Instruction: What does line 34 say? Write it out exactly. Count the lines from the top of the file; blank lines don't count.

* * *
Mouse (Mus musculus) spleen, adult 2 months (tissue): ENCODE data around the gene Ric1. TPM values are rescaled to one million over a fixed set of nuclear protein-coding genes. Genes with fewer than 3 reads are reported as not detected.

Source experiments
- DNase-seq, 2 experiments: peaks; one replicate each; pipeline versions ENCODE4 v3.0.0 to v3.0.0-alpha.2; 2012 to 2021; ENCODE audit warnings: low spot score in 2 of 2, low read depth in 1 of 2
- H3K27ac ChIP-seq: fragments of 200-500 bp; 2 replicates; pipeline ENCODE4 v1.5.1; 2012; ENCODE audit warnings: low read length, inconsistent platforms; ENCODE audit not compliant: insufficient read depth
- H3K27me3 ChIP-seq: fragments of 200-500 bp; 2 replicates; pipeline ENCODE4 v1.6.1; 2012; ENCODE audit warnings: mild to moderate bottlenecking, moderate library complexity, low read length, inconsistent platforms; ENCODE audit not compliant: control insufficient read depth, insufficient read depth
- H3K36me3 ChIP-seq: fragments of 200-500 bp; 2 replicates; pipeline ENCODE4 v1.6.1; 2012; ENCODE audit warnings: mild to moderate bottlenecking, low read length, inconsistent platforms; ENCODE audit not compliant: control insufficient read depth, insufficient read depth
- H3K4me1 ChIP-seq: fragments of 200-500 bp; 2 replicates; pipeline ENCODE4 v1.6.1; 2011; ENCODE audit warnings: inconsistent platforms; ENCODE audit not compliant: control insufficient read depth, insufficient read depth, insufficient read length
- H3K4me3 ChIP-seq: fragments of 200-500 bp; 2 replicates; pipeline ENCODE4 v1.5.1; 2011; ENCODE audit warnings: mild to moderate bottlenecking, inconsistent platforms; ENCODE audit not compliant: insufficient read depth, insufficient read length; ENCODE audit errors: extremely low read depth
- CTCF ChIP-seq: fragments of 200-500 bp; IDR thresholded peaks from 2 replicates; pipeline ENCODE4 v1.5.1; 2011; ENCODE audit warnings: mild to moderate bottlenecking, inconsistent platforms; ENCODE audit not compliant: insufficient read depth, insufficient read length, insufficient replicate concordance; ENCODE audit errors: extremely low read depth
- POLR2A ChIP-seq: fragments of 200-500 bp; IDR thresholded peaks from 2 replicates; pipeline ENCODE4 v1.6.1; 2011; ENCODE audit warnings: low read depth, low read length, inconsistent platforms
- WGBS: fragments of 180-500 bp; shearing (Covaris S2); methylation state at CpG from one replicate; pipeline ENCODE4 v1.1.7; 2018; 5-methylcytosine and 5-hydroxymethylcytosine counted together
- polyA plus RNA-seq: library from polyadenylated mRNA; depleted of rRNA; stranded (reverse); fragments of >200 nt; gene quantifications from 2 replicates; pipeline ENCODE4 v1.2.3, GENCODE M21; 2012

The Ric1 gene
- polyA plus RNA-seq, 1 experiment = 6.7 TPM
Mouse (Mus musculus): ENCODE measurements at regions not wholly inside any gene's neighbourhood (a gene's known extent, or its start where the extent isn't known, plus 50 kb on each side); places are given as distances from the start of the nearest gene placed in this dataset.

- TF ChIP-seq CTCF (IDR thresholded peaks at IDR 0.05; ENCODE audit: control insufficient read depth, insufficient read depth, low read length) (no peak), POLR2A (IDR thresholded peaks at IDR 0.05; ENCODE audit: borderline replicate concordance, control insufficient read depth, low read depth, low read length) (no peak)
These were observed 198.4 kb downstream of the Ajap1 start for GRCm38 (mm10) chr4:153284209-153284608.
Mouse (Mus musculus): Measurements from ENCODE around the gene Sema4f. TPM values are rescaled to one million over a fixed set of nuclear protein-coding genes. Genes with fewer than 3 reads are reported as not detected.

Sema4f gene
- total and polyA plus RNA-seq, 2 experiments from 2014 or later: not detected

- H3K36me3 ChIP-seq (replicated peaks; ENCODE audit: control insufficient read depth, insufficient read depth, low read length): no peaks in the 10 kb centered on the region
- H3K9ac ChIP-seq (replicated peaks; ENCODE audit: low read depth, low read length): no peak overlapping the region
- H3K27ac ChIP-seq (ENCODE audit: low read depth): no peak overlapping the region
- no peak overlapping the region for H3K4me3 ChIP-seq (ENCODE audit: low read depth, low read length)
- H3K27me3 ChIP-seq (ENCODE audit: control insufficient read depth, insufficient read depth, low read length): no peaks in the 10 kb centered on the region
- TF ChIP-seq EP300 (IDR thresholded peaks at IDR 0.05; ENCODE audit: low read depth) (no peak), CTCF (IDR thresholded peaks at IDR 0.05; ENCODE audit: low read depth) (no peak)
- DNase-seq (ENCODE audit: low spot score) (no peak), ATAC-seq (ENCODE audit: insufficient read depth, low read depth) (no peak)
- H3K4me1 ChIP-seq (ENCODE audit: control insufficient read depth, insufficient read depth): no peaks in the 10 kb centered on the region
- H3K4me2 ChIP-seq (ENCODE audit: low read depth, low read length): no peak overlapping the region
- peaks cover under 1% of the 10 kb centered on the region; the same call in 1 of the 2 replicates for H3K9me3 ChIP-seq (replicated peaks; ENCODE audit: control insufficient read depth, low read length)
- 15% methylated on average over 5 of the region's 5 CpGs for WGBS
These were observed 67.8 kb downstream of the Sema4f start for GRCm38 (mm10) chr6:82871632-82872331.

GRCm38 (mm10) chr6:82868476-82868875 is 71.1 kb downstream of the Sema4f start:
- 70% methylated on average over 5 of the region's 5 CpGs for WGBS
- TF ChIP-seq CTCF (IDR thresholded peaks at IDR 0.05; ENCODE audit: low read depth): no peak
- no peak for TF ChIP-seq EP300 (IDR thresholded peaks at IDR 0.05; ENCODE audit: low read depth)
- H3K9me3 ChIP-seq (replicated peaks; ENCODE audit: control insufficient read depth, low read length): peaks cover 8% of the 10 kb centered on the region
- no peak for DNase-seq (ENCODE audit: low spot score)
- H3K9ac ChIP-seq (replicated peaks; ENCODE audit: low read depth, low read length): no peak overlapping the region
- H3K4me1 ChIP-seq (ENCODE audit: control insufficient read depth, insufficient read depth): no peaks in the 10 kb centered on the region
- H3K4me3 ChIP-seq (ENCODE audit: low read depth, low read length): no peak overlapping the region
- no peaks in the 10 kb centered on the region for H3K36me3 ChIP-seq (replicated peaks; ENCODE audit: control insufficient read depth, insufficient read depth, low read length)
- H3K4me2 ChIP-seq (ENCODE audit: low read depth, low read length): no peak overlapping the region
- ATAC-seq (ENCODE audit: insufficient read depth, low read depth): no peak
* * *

- 70% methylated on average over 5 of the region's 5 CpGs for WGBS